As the man who built Juventus up into Italian football’s dominant force, Inter saw Antonio Conte as the only man who could bring them down. Their appointment of the former Bianconeri boss in the summer of 2019 was an ambitious one that has since paid dividends, with a new order established at the top of Serie A this season.
While Inter have some financial issues, they now boast a core that should keep them competitive for titles and honours for years to come. In Alessandro Bastoni, Nicolo Barella, Romelu Lukaku and Lautaro Martinez, Conte has set in place a stronger spine than anything seen at the San Siro since the days of Jose Mourinho over a decade ago.
The remarkable job Conte has done in turning around Inter and putting them back at the top of the Italian game underlines his standing as one of the finest managers of his generation. Many point to Pep Guardiola and Jurgen Klopp as the best in the world right now, and with good reason. But Conte also deserves to be in that discussion.
Having won league titles at his last three clubs, the 51-year-old is fast becoming European football’s go-to guy for instant success. It took Conte two seasons to turn Inter into champions, but his impact at the club was immediate as the Nerazzurri pushed Juventus all the way to the final day of the 2019/20 campaign.
Conte might not profess the free-flowing, attacking play that Guardiola and Klopp do, but his brand of football is still very dynamic. It relies on high intensity in the wide areas an in attack. Lukaku and Martinez have certainly brought that in the latter area, forging the best strike partnership in the game over the last two seasons.
Players fight for Conte in a way that is rare in the modern game. In this sense, that is a Mourinho-esque quality to the 51-year-old. His football isn’t too far removed from what the Portuguese coach advocates either, although Mourinho hasn’t been able to replicate the sort of exhilarating counter attack commonly produced by Conte’s Inter for years.
If Conte has a flaw, it’s that he can sometimes be too demanding. He flamed out at Chelsea amid tensions over transfers, with the Italian coach unhappy at the signings made for him. There has been tension between Conte and the Inter board too, leading to suggestions he could leave this summer if transfer funds are not available.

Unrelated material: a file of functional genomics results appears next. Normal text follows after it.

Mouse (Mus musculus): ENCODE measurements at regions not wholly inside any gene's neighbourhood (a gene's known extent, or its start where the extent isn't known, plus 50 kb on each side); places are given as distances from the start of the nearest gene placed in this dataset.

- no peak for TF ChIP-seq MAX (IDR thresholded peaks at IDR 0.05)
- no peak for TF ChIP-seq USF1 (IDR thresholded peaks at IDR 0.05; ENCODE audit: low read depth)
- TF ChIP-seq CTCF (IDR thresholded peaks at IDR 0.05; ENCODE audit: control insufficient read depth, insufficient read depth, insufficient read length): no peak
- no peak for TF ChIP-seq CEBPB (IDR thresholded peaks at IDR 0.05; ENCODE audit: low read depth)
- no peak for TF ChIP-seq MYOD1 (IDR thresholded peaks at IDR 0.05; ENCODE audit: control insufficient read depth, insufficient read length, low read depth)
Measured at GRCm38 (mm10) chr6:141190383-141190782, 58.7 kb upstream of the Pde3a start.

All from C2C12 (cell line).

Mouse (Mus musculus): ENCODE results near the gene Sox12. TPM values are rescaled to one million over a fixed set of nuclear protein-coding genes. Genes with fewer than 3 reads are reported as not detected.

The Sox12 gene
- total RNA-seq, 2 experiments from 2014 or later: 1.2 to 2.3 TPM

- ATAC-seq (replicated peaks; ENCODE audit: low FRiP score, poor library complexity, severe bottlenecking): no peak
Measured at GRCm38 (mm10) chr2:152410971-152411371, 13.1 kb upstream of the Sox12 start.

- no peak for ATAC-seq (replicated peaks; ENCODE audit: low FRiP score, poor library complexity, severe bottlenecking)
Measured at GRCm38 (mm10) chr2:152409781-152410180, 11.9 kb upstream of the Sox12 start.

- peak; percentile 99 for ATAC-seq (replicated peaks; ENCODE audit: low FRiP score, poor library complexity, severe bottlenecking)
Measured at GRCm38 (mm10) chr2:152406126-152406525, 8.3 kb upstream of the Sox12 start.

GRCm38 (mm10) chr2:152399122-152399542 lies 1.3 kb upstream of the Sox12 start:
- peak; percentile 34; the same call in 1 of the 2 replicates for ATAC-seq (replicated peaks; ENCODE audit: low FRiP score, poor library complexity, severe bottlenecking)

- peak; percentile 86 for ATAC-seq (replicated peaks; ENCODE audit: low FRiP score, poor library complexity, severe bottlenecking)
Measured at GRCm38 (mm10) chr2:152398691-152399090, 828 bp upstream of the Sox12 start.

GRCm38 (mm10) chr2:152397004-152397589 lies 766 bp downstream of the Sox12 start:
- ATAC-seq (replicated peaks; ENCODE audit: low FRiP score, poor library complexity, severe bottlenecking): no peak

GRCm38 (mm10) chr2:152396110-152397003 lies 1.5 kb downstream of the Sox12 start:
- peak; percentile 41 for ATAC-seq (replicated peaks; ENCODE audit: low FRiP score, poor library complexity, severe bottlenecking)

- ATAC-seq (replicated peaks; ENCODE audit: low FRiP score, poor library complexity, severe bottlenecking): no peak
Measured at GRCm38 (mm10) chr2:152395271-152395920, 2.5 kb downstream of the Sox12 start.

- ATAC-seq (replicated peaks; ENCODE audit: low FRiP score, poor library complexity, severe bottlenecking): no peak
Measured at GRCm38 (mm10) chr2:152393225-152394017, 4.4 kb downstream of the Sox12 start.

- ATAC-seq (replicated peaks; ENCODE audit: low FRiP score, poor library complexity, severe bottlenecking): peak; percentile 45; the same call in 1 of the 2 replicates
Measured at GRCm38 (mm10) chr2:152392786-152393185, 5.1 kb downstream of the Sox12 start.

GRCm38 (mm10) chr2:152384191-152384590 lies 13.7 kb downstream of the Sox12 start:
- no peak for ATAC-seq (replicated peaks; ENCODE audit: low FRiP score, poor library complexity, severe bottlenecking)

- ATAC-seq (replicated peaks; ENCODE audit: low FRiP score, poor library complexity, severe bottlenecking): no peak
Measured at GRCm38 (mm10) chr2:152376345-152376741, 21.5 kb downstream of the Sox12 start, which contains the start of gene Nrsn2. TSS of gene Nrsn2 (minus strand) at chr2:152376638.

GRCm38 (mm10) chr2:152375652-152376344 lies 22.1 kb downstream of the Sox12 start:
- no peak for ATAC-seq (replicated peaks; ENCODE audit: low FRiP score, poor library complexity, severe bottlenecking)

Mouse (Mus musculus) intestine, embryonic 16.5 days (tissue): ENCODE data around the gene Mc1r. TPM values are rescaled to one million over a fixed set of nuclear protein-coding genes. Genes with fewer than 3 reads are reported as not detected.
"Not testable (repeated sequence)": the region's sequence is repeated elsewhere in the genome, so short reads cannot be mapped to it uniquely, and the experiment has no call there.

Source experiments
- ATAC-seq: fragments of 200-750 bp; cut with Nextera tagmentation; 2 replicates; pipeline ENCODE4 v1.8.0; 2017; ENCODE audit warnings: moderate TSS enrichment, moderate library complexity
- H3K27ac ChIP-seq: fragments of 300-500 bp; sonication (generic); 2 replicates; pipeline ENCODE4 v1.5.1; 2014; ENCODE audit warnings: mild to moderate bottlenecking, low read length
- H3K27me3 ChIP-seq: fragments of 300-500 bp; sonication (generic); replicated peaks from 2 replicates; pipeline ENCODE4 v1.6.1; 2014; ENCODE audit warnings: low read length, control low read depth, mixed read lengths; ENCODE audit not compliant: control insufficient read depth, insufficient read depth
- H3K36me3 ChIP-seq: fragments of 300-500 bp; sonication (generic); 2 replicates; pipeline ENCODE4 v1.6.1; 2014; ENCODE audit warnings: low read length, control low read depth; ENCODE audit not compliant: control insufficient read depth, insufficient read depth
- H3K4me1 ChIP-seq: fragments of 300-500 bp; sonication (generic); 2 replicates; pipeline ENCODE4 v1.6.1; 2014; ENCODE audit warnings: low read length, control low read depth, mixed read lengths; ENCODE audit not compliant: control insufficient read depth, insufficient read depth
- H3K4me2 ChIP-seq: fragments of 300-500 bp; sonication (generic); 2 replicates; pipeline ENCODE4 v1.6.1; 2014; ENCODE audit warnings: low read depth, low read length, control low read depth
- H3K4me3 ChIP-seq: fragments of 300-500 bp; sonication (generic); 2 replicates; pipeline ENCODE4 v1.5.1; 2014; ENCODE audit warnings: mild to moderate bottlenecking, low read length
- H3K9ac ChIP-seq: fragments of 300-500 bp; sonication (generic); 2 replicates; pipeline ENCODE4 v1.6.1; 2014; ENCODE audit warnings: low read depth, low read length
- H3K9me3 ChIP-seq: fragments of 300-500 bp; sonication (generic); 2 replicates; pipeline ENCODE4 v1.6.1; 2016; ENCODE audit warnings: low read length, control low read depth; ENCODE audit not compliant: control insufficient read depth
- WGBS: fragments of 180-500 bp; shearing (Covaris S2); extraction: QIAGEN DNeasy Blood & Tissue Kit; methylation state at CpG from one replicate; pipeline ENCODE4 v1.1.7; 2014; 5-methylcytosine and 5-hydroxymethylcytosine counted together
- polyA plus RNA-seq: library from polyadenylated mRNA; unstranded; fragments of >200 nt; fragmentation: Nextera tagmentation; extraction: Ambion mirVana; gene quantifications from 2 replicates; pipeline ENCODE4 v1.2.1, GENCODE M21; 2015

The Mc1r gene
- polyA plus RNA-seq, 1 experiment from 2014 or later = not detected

Inter won’t find a better manager than Conte to lead them. After years of drifting, he has given the San Siro outfit purpose again. Assuming financial troubles don’t hit too hard, Inter are well-placed to dominate Italian football for years to come. They have a group of players still to hit their peak while Juventus are tasked with dismantling an ageing squad and rebuilding.
Having only ever made it as far as the quarter-finals of the Champions League, Conte has yet to truly make his mark on the continental game. This is surely his next objective. This is where he can take Inter to the next level and where he can further embolden his own reputation as Italy’s current highest calibre manager – better than Carlo Ancelotti, Max Allegri, Maurizio Sarri and all other coaches from the country.
Whether or not Conte stays to build on his legacy at Inter, he has already established himself as one of the very best. At Juventus and Chelsea, he was a winner, but it’s at Inter where Conte has demonstrated his brilliance most clearly. This team, and all he has built at the club, is his managerial masterpiece.
Top 10 managers of the last 10 years:
1. Pep Guardiola
2. Diego Simeone
3. Jurgen Klopp
4. Antonio Conte
5. Carlo Ancelotti
6. Zinedine Zidane
7. Jose Mourinho
8. Luis Enrique
9. Jupp Heynckes
10. Max Allegri
Quiz: Can you name the missing player from these famous line-ups?